Parker went from Darton to Troy University, where he had a 75.6 scoring average in 32 competitive rounds, and it was with the Trojans when he hit the longest drive of his career — a 460-yard bomb down the fairway on a 600-yard par five, leaving him with a simple lob wedge to reach the green.
Parker said he’s never played a round where somebody didn’t make a comment about his driving distance.
“It’s something you never really get numb to,” Parker said about hearing compliments about his drives. “It’s nice to hear, but at the same time it’s something that you can’t let get into your head.”
Parker, who is currently a student at Georgia Southwestern, dabbled with a couple of small, professional tournaments in his 20s but mostly played golf casually — that is until that Italian dinner a little over a year ago.
Since then he has practiced and competed with his driver — and not much else. When he shows up at the driving range, his golf bag holds roughly half a dozen clubs. Almost half of them are drivers or woods.
Surprisingly, however, most of his training for his long driving doesn’t involve a golf ball.
“I exercise about five times a week, and about three days a week I do a little bit of weight lifting,” he said. “I don’t hit a lot of balls. I do a lot of speed training without hitting balls. I will jump rope in the yard and then swing. It’s something to continue to keep my pulse up.”
Depending on conditions, Parker can regularly hit the ball more than 400 yards. At a local qualifier earlier this year, he hit a drive 430 yards to advance to the regional qualifier in Browns Summit, N.C., where he hit a 366-yard drive in uphill, into-the-wind conditions to finish second — three yards out of first place — and qualify for the world championship.
“Once I hit the ball 366 yards, I knew I had qualified,” Parker said. “The nerves kicked in then, and I could hardly get the ball teed up for the rest of my shots.”
Parker said teeing the ball could be the most difficult part of next month’s national championship, where he will be competing for a spot in the Oct. 30 finale live on the Golf Channel — a winner-take-all climax during which the competitors will hit off a platform 30 feet in the air at Las Vegas Motor Speedway.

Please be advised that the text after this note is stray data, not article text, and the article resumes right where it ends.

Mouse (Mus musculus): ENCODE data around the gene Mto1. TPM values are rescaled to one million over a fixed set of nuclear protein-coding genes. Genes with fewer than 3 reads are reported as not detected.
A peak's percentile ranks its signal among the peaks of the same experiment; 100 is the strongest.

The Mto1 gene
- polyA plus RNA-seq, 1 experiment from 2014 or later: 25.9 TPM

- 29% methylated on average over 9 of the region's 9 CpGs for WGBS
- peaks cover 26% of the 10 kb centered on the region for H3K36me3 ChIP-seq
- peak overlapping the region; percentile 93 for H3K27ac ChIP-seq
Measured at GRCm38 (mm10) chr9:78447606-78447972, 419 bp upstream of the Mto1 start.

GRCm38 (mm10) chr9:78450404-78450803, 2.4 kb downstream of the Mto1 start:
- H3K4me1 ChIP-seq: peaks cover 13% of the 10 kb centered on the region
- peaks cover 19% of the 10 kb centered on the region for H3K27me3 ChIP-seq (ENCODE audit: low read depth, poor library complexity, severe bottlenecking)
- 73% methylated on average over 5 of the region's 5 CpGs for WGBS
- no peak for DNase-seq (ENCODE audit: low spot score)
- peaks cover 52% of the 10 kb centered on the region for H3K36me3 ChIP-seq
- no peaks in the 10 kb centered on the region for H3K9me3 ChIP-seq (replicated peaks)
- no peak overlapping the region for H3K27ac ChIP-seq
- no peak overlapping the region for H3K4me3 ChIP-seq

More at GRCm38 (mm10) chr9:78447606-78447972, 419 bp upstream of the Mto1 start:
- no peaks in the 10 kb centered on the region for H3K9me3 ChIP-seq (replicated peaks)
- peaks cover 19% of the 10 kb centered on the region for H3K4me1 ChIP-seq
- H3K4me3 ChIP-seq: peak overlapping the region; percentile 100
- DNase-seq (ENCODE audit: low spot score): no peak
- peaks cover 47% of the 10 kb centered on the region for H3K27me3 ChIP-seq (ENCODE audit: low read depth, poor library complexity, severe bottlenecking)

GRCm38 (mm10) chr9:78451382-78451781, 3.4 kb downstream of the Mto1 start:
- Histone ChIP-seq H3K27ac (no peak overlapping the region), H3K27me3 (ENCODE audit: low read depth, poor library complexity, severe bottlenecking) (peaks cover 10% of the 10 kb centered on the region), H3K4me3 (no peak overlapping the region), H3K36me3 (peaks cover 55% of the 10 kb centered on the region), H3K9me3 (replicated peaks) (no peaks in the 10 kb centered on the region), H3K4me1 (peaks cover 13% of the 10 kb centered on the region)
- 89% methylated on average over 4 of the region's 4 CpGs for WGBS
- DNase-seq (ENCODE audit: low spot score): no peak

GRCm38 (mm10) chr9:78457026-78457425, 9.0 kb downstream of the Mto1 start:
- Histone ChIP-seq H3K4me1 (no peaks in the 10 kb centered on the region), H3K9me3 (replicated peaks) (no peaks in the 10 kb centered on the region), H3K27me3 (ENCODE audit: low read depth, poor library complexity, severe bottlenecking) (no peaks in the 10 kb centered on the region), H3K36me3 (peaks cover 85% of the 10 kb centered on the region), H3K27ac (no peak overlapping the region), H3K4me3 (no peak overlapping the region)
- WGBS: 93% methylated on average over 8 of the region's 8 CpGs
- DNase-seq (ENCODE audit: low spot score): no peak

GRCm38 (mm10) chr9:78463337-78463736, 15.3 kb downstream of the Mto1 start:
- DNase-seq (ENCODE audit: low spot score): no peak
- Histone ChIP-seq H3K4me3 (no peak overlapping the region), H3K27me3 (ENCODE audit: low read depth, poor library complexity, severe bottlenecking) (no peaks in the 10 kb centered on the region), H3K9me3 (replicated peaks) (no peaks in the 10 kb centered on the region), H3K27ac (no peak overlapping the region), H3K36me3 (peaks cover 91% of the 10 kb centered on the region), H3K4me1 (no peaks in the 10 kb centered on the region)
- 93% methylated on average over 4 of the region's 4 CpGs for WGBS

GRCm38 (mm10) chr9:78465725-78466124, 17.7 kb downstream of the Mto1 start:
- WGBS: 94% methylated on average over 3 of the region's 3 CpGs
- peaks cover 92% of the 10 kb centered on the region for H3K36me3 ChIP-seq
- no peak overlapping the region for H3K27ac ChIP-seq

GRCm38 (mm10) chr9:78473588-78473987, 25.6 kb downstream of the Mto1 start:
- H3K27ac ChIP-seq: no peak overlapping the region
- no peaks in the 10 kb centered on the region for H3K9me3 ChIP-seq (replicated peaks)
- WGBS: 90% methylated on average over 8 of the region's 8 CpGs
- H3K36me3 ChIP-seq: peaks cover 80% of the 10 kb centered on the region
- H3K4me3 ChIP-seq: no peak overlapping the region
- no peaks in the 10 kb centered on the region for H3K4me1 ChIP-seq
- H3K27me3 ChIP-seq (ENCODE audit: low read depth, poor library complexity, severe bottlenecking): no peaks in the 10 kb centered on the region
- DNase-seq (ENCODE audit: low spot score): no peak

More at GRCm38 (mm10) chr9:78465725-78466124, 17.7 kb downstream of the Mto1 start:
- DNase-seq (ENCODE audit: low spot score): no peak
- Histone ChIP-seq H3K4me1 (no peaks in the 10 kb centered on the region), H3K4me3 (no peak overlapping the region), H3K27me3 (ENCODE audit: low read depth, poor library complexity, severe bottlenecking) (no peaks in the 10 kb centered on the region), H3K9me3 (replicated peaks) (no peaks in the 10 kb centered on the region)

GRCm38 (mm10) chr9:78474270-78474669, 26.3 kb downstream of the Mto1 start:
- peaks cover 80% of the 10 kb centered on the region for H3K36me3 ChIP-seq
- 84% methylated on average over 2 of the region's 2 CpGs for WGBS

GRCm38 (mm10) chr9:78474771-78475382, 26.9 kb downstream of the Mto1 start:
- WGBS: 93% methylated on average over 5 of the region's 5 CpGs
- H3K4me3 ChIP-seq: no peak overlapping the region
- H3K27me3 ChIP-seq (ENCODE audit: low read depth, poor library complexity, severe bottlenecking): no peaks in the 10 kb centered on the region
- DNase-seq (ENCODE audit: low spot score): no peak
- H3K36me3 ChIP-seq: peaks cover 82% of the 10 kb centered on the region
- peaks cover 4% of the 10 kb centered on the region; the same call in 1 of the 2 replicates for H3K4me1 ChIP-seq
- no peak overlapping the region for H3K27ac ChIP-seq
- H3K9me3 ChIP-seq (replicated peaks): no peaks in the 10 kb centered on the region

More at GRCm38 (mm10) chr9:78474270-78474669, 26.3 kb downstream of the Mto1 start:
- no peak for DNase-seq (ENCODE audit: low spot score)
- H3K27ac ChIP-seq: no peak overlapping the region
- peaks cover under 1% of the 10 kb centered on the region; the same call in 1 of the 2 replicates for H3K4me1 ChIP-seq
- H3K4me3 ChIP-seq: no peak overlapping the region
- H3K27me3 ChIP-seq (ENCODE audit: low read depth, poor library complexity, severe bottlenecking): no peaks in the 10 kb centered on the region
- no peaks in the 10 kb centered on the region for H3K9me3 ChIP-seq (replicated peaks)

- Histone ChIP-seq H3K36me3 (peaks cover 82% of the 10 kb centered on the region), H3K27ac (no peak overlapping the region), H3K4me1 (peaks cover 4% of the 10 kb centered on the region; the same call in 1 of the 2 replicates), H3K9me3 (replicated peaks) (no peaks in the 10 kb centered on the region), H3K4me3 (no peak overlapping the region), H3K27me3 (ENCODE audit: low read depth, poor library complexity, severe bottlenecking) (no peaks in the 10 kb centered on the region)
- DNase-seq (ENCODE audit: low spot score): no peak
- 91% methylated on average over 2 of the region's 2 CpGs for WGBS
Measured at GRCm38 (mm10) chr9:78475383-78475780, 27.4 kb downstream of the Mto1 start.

“I just have to get the tee in the ground,” he said. “That’s what I will be working on in the next seven weeks.”
The rest, Parker says, will come as second nature once he steps up to hit the ball.
“I do feel like I have a chance to win,” he said. “Getting there is one thing. The majority of the guys who can get there all have a chance. It’s about handling your emotions and trusting your swing.”
Parker’s swing isn’t like most of the other professional long drivers who will converge on Nevada next month.
“Most of the long drive guys approach it as swing speed only,” he said. “I approach my long-drive swing the same way I approach my golf swing. I really just try to use a good, fundamental swing with more power.”
Parker, who is being sponsored by Loudmouth Golf for the world championship, uses a driver and shaft that are both legal golf clubs on the PGA Tour. He swings a Krank Golf, 440-cc driver with a House of Forged shaft.
The winner of the open division championship will earn $250,000, the largest championship purse in RE/MAX World Long Drive Championship history. Those interested in sponsoring Parker’s quest for the title can email him at firstname.lastname@example.org or visit his website at parkerpowergolf.com.